• $\begingroup$ Do you know of where I could find a proof to the limit that I am interested in? I appreciate that this is generally true (it makes my intuitive understanding of derivatives much stronger)...but seeing such a proof would really cement my complete understanding. $\endgroup$ – S.Cramer Jun 26 '19 at 1:17
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    $\begingroup$ It's a circular question when you restrict it to differentiable functions: this proposition is true if and only if the curve is differentiable, because the statement that a curve can be approximated by infinitely many line segments is (in the Euclidean plane) the definition of differentiability. en.wikipedia.org/wiki/Differentiable_function explains this well. $\endgroup$ – I. Pittenger Jun 26 '19 at 1:25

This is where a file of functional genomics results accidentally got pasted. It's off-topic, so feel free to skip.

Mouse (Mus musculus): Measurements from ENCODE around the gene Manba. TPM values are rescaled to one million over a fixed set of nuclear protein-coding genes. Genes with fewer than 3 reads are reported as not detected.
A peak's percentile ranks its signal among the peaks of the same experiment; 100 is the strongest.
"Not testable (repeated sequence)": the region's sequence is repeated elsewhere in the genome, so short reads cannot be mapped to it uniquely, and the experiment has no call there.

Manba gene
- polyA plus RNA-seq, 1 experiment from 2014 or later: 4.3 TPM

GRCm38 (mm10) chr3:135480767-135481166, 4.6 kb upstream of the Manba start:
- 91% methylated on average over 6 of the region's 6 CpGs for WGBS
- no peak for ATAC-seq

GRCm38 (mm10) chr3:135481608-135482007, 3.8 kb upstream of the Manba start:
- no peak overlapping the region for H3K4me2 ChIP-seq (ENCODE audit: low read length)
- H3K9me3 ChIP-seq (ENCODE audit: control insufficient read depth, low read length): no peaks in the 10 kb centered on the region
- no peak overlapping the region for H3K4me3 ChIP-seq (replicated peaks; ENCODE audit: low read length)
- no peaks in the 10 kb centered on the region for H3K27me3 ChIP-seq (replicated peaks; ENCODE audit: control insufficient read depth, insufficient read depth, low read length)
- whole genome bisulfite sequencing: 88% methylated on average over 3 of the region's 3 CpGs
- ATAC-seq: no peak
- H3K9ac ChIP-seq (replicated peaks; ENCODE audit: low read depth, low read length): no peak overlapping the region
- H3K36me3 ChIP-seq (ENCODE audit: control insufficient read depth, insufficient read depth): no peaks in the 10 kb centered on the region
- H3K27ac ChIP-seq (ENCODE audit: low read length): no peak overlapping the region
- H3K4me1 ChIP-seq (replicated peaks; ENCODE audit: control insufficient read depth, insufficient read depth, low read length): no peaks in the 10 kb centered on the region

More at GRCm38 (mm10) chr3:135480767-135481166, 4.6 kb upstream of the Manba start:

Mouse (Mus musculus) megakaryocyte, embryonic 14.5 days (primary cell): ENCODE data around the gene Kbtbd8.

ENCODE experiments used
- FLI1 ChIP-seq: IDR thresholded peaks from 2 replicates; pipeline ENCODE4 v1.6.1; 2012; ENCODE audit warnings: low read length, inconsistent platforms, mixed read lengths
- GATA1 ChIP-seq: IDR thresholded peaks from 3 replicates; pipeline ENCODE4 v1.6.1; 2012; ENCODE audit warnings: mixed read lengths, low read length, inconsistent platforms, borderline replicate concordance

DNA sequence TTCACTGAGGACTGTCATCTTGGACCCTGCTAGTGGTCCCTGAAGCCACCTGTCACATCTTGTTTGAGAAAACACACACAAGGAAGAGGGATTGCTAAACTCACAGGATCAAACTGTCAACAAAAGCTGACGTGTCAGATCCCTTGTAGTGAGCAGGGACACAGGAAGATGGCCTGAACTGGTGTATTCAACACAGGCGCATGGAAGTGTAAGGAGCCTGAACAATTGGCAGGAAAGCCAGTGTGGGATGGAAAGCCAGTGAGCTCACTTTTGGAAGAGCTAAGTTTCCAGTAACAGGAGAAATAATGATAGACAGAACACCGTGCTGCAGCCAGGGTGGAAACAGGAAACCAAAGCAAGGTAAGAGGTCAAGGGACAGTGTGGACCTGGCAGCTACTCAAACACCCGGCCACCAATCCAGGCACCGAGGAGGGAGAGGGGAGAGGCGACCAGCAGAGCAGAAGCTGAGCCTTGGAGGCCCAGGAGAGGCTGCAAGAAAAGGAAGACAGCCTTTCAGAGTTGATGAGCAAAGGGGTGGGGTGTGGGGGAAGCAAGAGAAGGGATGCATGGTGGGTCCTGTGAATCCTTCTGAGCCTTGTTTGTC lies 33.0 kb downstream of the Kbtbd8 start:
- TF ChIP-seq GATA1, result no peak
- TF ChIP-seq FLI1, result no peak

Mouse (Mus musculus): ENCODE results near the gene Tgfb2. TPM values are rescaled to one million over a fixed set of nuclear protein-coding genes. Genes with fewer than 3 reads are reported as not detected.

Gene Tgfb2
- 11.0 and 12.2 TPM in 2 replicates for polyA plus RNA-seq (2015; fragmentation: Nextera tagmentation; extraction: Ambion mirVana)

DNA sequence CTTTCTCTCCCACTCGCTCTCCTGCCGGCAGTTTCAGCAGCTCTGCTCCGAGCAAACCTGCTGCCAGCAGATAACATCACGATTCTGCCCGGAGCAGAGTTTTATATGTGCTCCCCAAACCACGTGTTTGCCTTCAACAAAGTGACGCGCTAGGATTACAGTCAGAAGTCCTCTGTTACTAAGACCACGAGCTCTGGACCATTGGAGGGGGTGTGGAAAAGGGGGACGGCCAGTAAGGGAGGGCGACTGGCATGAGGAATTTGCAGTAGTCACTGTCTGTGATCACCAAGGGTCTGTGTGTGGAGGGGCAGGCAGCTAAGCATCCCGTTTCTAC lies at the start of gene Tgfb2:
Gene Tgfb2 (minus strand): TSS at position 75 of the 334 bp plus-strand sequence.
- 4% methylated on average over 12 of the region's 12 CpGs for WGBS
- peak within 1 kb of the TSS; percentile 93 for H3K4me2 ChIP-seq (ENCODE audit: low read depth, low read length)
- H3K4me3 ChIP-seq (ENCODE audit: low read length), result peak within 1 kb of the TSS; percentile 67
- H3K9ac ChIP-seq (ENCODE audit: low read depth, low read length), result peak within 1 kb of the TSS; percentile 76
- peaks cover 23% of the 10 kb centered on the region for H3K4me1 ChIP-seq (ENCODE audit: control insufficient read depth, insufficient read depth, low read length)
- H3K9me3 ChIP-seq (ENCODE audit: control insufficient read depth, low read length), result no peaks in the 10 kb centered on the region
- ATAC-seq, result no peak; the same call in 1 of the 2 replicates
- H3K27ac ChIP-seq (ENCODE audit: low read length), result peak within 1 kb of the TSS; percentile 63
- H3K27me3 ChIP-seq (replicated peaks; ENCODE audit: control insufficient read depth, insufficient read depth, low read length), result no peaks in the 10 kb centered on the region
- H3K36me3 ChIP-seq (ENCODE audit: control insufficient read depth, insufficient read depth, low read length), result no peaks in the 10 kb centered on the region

• $\begingroup$ Ohhhh, that makes a lot of sense. What if I remove the word “differentiable” then? $\endgroup$ – S.Cramer Jun 26 '19 at 1:32
  • $\begingroup$ Then it's not true, per the mathoverflow discussion I cited. $\endgroup$ – I. Pittenger Jun 26 '19 at 1:33
  • $\begingroup$ Hmmm. This has me a little confused. If including the characteristic of ‘differentiable’ guarantees its truth (because derivatives are based off of the assumption that straight lines can be used to build curves) and if removing the characteristic of ‘differentiable’ makes it not true...how is the process of differentiation even true? I would think that proving this limit approaches 1 is the way that you conclude differentiation is actually a valid method $\endgroup$ – S.Cramer Jun 26 '19 at 1:38